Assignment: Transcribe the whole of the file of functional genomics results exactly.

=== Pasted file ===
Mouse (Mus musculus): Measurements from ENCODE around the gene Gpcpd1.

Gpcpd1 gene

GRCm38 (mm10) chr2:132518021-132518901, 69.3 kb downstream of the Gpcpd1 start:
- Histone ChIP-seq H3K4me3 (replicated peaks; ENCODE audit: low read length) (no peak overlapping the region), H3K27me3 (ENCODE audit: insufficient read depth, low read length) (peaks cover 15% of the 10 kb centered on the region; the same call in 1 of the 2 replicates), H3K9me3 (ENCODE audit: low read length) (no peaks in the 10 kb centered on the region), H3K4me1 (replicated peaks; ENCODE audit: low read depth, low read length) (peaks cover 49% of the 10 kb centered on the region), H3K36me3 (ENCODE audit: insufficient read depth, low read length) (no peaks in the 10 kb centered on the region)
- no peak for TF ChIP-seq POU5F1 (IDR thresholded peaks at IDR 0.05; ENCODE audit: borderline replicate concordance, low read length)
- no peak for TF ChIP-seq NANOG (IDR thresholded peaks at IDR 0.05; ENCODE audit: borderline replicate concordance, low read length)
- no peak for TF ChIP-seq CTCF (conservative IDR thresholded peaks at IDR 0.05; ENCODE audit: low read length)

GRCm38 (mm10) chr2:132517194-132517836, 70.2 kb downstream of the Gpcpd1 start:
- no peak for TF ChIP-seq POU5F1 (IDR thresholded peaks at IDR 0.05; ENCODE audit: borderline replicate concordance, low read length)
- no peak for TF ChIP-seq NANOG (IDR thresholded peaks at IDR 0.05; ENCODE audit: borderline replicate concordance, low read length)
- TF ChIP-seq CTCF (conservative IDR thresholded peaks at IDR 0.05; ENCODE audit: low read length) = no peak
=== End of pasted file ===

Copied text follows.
Mouse (Mus musculus): Measurements from ENCODE around the gene Gpcpd1.

Gpcpd1 gene

GRCm38 (mm10) chr2:132518021-132518901, 69.3 kb downstream of the Gpcpd1 start:
- Histone ChIP-seq H3K4me3 (replicated peaks; ENCODE audit: low read length) (no peak overlapping the region), H3K27me3 (ENCODE audit: insufficient read depth, low read length) (peaks cover 15% of the 10 kb centered on the region; the same call in 1 of the 2 replicates), H3K9me3 (ENCODE audit: low read length) (no peaks in the 10 kb centered on the region), H3K4me1 (replicated peaks; ENCODE audit: low read depth, low read length) (peaks cover 49% of the 10 kb centered on the region), H3K36me3 (ENCODE audit: insufficient read depth, low read length) (no peaks in the 10 kb centered on the region)
- no peak for TF ChIP-seq POU5F1 (IDR thresholded peaks at IDR 0.05; ENCODE audit: borderline replicate concordance, low read length)
- no peak for TF ChIP-seq NANOG (IDR thresholded peaks at IDR 0.05; ENCODE audit: borderline replicate concordance, low read length)
- no peak for TF ChIP-seq CTCF (conservative IDR thresholded peaks at IDR 0.05; ENCODE audit: low read length)

GRCm38 (mm10) chr2:132517194-132517836, 70.2 kb downstream of the Gpcpd1 start:
- no peak for TF ChIP-seq POU5F1 (IDR thresholded peaks at IDR 0.05; ENCODE audit: borderline replicate concordance, low read length)
- no peak for TF ChIP-seq NANOG (IDR thresholded peaks at IDR 0.05; ENCODE audit: borderline replicate concordance, low read length)
- TF ChIP-seq CTCF (conservative IDR thresholded peaks at IDR 0.05; ENCODE audit: low read length) = no peak